Who will we be working with and what is their level of experience?
What might happen is that you'll speak with a director who is great at closing deals.
But then, once onboarded, you end up working with a junior team.
Asking this question upfront helps you know exactly who will manage your account and execute the actual work.
Also, be sure to ask if the agency has partnership status from big companies like Facebook, Google, or Shopify.
This is usually a good indicator of whether or not they're qualified, as for example, according to Facebook,
"Facebook Business Partners (formerly Facebook Marketing Partners) are companies that Facebook has vetted for their expertise. They have the experience to help grow your business – from running ads, to selling products, to engaging with your customers."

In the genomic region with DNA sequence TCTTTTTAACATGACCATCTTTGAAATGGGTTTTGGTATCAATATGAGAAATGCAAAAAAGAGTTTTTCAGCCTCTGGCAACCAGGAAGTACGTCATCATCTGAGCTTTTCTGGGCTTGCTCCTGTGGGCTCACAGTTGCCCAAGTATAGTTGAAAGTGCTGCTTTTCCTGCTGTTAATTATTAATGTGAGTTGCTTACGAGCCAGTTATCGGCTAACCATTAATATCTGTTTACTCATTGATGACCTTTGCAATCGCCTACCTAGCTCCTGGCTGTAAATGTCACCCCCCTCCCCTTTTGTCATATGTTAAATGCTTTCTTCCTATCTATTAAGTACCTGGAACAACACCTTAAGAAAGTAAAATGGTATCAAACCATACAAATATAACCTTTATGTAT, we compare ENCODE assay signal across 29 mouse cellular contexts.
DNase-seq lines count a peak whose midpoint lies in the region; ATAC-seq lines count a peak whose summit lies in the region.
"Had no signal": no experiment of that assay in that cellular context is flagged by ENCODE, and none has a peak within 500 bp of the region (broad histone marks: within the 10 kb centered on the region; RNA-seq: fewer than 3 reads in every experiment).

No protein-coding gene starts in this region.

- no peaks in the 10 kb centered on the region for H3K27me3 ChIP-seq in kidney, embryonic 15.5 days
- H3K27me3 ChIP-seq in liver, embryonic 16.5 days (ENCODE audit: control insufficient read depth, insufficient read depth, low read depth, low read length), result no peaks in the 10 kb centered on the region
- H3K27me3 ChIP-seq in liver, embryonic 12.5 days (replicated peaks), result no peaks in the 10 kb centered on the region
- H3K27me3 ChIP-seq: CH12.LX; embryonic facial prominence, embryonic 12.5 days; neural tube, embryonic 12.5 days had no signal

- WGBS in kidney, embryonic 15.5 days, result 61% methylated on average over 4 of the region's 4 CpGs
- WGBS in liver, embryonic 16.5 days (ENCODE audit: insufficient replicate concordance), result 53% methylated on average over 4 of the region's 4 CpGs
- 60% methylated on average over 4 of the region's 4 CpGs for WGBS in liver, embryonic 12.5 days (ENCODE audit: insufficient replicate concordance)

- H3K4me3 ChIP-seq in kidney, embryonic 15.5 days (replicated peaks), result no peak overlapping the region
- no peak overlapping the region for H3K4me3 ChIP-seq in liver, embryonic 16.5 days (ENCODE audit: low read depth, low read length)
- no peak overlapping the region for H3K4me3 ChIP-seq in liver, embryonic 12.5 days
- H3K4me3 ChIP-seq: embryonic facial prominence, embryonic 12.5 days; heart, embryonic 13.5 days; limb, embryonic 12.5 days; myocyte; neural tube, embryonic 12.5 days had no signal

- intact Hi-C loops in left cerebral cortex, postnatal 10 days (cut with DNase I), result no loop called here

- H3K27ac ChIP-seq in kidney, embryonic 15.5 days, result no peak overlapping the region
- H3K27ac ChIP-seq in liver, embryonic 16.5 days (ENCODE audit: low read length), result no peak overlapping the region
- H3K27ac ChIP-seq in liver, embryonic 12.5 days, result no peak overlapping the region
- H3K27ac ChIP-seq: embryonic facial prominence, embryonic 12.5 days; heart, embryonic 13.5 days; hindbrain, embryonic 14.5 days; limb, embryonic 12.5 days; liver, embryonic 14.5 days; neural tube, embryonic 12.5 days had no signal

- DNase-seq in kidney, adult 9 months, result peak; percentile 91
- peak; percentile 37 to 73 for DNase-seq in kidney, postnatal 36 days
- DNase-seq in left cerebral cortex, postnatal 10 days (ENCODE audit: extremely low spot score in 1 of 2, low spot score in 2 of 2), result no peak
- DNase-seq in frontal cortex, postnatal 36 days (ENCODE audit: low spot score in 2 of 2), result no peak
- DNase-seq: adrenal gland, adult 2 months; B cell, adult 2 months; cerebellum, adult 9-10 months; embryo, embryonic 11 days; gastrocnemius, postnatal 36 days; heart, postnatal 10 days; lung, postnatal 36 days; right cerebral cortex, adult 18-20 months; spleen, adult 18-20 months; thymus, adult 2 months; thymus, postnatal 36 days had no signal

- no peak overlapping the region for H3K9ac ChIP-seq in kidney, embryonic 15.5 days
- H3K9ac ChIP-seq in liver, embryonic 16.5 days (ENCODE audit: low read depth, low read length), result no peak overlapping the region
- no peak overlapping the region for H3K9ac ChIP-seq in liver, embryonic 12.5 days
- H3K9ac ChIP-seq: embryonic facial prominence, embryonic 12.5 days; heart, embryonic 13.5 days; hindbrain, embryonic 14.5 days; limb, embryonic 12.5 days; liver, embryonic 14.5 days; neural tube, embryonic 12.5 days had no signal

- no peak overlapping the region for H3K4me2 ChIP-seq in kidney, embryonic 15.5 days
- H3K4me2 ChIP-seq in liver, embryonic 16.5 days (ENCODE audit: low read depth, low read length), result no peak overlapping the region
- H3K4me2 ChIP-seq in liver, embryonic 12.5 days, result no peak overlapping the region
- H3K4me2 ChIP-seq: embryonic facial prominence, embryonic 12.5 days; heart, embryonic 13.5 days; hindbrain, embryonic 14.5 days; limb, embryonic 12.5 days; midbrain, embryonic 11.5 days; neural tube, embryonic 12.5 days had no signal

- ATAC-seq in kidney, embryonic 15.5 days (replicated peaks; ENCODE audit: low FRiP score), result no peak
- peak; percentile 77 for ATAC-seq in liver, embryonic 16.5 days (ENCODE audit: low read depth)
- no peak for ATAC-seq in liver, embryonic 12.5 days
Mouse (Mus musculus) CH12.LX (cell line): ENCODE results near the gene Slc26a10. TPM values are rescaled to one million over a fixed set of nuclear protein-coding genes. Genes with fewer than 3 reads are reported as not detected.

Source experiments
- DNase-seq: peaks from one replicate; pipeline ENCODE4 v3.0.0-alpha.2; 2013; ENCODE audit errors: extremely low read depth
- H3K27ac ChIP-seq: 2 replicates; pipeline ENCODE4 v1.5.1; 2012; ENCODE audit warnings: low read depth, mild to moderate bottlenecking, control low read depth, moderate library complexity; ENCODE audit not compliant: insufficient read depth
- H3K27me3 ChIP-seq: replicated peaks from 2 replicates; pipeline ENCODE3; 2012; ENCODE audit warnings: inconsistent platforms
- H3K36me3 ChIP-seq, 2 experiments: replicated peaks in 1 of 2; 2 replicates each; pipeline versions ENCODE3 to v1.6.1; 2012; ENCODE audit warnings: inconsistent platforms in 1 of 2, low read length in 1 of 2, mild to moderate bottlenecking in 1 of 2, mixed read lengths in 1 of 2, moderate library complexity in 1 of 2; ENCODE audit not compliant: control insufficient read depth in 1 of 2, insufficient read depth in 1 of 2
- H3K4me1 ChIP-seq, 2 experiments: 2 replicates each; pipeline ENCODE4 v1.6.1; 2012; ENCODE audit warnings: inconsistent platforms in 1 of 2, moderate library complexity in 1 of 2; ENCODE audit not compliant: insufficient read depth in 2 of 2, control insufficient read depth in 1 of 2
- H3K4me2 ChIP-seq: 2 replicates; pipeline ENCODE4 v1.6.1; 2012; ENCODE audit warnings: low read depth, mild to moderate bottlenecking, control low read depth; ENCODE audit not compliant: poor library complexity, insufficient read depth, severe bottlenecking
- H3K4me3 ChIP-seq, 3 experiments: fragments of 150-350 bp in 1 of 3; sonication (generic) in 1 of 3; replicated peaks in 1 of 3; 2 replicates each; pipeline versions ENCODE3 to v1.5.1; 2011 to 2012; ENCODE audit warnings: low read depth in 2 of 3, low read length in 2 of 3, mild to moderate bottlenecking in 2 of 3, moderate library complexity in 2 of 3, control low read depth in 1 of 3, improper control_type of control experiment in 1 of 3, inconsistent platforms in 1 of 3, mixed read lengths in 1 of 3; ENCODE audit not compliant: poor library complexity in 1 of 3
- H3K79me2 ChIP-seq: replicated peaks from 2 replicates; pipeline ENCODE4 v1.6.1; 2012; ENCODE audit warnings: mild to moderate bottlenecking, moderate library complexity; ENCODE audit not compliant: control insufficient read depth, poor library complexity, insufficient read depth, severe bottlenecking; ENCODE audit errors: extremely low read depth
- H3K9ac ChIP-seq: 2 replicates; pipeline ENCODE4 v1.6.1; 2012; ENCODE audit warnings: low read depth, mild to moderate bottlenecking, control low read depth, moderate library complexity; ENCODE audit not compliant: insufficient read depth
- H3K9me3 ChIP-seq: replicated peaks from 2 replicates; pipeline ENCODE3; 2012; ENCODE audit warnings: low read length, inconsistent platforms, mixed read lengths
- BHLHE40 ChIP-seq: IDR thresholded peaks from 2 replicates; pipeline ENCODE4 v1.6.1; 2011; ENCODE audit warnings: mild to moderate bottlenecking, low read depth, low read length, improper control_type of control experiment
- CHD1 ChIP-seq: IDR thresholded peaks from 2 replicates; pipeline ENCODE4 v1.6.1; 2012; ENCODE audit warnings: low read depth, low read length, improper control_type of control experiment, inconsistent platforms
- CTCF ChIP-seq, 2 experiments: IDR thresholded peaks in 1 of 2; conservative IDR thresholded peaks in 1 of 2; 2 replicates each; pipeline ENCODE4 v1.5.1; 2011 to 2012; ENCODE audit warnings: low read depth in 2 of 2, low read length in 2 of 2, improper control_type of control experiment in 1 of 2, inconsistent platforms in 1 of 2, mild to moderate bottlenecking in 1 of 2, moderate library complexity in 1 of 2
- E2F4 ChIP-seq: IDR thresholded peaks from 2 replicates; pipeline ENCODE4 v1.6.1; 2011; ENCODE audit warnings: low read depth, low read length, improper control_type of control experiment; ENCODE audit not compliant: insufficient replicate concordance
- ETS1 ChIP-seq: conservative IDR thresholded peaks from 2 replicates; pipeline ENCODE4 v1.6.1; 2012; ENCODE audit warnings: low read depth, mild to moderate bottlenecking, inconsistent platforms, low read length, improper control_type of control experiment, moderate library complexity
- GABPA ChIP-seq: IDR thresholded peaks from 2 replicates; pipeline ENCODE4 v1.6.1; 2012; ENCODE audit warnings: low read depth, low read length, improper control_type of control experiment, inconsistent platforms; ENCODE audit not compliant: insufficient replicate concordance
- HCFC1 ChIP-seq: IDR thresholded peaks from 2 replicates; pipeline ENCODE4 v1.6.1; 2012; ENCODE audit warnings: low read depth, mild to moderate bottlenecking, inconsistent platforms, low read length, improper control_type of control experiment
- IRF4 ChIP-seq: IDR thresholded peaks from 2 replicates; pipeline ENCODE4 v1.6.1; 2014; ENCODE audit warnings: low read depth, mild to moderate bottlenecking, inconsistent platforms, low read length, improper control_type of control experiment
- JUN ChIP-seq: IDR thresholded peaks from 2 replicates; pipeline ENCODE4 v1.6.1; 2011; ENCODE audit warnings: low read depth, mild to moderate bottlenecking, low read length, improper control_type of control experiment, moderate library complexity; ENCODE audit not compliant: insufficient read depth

You need to feel confident with the team you're working with, so that the both of you can maintain a good working relationship and you can reach the goals you've set out for your business.
Red flags to watch out for when hiring a digital marketing agency:
You don’t have direct access to your data and advertising accounts
This is one of the most important red flags to watch out for.
You must own and have full access to your data and advertising accounts, period.
Your agency should be granted access, not you.
Something is seriously wrong if you either:
- need to go through your agency to access your data or ad accounts like Google Analytics, Facebook Ads Manager, etc.